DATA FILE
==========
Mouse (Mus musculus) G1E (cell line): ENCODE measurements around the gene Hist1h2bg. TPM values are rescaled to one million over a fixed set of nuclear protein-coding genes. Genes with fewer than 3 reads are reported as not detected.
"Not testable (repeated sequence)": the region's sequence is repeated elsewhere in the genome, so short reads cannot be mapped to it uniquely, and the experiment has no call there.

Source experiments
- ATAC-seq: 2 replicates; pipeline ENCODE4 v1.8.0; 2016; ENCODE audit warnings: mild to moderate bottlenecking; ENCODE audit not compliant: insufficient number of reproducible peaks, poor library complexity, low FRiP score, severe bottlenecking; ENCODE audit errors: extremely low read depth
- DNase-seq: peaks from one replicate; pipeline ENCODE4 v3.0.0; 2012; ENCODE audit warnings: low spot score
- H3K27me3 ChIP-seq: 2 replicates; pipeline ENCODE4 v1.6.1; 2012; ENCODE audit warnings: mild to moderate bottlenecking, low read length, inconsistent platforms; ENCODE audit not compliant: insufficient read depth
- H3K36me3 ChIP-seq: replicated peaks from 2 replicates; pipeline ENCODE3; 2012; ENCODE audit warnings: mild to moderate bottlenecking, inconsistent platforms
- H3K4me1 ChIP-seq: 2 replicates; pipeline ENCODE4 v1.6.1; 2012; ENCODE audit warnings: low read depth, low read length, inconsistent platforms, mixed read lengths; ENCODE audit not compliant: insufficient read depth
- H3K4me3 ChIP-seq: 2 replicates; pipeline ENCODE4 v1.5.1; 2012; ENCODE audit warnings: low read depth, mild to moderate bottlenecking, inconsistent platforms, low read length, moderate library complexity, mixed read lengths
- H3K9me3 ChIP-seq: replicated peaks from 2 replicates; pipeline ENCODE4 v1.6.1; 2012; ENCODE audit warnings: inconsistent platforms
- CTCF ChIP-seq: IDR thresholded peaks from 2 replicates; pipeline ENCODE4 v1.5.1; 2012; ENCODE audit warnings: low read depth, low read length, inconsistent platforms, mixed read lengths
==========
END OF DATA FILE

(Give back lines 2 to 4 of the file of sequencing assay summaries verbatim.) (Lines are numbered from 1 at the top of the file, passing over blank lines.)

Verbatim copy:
"Not testable (repeated sequence)": the region's sequence is repeated elsewhere in the genome, so short reads cannot be mapped to it uniquely, and the experiment has no call there.

Source experiments
- ATAC-seq: 2 replicates; pipeline ENCODE4 v1.8.0; 2016; ENCODE audit warnings: mild to moderate bottlenecking; ENCODE audit not compliant: insufficient number of reproducible peaks, poor library complexity, low FRiP score, severe bottlenecking; ENCODE audit errors: extremely low read depth